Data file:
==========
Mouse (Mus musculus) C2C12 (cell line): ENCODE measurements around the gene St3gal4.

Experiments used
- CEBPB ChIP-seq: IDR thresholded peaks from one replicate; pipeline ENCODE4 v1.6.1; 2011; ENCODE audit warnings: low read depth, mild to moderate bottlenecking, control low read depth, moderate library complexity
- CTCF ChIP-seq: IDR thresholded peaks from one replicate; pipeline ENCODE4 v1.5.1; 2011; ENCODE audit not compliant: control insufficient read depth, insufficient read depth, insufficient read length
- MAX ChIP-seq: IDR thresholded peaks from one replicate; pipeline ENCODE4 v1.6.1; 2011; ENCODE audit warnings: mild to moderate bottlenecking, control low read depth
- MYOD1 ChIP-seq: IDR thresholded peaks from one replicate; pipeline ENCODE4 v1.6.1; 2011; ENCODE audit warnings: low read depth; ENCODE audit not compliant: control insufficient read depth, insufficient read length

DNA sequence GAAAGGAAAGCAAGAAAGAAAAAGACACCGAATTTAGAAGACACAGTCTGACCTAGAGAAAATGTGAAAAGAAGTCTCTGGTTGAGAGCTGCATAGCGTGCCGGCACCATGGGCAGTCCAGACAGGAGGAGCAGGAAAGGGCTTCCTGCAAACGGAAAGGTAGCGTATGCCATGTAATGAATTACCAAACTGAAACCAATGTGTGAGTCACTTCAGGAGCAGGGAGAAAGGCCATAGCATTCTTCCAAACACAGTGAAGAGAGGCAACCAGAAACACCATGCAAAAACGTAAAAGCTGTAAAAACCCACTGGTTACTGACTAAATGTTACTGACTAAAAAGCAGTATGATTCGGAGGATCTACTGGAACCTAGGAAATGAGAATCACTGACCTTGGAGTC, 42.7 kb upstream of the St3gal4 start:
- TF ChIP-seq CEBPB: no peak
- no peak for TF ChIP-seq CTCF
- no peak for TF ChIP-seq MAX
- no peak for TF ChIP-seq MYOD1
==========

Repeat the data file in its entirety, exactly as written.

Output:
Mouse (Mus musculus) C2C12 (cell line): ENCODE measurements around the gene St3gal4.

Experiments used
- CEBPB ChIP-seq: IDR thresholded peaks from one replicate; pipeline ENCODE4 v1.6.1; 2011; ENCODE audit warnings: low read depth, mild to moderate bottlenecking, control low read depth, moderate library complexity
- CTCF ChIP-seq: IDR thresholded peaks from one replicate; pipeline ENCODE4 v1.5.1; 2011; ENCODE audit not compliant: control insufficient read depth, insufficient read depth, insufficient read length
- MAX ChIP-seq: IDR thresholded peaks from one replicate; pipeline ENCODE4 v1.6.1; 2011; ENCODE audit warnings: mild to moderate bottlenecking, control low read depth
- MYOD1 ChIP-seq: IDR thresholded peaks from one replicate; pipeline ENCODE4 v1.6.1; 2011; ENCODE audit warnings: low read depth; ENCODE audit not compliant: control insufficient read depth, insufficient read length

DNA sequence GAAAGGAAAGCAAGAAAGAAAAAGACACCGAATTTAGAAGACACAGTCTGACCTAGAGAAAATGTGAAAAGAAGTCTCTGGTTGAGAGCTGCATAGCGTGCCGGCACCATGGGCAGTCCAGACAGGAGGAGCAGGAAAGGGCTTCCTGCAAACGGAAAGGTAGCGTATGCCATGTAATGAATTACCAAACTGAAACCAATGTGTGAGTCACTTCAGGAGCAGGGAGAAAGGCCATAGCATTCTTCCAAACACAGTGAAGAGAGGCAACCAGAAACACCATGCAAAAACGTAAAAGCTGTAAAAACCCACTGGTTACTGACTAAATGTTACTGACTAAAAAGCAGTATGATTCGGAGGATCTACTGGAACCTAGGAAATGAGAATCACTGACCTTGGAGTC, 42.7 kb upstream of the St3gal4 start:
- TF ChIP-seq CEBPB: no peak
- no peak for TF ChIP-seq CTCF
- no peak for TF ChIP-seq MAX
- no peak for TF ChIP-seq MYOD1